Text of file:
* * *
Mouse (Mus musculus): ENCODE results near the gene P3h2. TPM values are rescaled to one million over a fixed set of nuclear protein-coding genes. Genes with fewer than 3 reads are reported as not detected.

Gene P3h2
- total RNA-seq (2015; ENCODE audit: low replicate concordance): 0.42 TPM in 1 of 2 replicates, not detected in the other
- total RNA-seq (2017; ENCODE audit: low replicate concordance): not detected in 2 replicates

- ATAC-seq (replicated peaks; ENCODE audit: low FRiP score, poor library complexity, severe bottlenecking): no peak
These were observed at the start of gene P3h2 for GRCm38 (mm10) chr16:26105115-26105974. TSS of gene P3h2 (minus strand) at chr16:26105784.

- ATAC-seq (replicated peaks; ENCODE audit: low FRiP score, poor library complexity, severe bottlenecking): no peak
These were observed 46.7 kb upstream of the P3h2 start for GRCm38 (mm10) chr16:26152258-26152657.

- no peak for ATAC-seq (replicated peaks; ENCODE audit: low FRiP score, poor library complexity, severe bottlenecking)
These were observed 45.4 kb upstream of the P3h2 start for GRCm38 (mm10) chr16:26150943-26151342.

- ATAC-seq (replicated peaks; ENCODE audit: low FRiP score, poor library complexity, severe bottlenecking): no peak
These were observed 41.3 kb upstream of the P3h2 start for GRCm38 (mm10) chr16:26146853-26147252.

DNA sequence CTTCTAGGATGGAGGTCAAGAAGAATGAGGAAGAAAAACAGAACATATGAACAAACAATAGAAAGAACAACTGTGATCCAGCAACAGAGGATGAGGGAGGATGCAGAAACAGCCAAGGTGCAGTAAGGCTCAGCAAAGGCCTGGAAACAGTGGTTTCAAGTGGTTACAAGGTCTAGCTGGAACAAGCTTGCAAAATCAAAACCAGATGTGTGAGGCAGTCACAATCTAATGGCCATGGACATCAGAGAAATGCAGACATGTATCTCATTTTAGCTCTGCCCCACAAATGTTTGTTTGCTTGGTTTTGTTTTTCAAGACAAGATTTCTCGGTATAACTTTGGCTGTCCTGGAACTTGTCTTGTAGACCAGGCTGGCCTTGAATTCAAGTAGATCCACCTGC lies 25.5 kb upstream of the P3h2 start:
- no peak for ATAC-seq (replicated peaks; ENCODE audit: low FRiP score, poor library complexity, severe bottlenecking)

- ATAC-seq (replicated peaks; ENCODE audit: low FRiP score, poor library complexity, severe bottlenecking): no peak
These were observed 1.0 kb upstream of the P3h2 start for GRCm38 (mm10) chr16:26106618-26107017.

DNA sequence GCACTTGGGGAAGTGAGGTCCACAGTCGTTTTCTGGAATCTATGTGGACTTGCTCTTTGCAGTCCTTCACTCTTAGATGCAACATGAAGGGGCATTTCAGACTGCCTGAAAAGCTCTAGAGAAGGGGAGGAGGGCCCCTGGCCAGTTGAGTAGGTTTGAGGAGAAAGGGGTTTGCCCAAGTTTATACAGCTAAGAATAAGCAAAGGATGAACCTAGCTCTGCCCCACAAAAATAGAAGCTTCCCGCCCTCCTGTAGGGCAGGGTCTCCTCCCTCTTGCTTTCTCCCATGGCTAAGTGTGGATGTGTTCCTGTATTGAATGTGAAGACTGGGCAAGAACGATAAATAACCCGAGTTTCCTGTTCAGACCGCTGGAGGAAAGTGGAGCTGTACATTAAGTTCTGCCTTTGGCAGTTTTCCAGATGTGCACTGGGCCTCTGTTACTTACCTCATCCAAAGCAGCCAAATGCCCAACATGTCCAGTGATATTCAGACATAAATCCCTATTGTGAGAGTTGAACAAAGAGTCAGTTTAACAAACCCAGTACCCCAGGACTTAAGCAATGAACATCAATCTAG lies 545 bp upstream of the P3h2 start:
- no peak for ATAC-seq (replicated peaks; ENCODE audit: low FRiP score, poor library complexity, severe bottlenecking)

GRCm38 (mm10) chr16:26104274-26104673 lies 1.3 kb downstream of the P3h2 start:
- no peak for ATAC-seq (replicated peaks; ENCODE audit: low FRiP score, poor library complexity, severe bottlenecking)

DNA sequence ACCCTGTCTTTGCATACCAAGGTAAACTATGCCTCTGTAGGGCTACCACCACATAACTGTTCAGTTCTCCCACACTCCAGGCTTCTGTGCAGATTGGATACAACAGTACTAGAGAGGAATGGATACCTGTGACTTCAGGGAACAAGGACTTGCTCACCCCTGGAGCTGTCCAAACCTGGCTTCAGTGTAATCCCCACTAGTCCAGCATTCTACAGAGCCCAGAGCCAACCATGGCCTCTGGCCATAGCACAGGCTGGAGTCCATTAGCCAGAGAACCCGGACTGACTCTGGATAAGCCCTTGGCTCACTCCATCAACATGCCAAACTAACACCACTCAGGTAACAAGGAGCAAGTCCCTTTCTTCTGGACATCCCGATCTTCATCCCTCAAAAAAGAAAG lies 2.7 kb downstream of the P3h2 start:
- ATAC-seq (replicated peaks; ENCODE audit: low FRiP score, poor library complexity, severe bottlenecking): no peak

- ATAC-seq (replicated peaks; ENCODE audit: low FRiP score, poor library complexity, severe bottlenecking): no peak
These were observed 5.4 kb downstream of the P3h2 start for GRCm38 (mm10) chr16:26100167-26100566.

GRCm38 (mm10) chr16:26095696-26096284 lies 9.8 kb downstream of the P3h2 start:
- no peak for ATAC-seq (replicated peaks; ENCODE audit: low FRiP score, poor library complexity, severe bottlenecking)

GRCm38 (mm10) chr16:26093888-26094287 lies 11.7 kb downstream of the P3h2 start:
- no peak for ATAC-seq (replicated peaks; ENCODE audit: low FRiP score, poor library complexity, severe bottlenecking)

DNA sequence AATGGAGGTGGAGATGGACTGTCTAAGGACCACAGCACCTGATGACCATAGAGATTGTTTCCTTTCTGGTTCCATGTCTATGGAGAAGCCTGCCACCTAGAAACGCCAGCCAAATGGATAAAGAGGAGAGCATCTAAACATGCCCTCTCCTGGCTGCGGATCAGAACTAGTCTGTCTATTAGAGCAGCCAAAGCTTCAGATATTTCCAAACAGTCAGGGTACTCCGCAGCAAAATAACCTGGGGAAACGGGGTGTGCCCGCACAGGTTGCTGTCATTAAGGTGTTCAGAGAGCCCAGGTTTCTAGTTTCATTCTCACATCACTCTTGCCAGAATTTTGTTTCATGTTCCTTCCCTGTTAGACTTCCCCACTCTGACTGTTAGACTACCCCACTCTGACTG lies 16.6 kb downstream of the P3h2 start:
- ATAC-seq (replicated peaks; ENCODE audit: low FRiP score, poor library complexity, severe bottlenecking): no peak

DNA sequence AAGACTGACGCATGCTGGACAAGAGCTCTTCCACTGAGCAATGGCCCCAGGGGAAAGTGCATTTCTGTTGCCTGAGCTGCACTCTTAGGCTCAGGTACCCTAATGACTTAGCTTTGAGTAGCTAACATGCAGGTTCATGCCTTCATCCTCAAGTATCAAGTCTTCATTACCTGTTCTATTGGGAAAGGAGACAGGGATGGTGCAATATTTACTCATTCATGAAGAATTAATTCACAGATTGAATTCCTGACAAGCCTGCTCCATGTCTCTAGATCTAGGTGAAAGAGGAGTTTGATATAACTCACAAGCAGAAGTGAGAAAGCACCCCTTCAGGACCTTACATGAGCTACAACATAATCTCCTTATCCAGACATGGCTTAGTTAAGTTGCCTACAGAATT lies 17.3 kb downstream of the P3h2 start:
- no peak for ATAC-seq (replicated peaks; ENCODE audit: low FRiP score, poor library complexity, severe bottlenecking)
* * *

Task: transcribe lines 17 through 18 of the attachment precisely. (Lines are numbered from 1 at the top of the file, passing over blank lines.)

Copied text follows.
DNA sequence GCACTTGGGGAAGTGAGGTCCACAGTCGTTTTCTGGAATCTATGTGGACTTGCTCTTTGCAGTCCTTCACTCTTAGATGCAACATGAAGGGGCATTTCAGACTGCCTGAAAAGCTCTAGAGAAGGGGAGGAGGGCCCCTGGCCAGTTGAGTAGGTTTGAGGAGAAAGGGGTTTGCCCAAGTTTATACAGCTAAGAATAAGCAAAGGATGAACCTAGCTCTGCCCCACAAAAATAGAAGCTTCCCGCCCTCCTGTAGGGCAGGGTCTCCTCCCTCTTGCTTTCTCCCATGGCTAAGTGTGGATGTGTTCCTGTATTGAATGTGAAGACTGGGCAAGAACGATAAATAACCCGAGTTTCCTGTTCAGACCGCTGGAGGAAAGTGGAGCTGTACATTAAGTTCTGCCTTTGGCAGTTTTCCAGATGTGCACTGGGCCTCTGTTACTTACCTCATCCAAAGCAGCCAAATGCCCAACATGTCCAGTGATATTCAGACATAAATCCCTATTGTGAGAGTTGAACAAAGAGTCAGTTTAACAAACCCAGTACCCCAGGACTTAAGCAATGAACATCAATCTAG lies 545 bp upstream of the P3h2 start:
- no peak for ATAC-seq (replicated peaks; ENCODE audit: low FRiP score, poor library complexity, severe bottlenecking)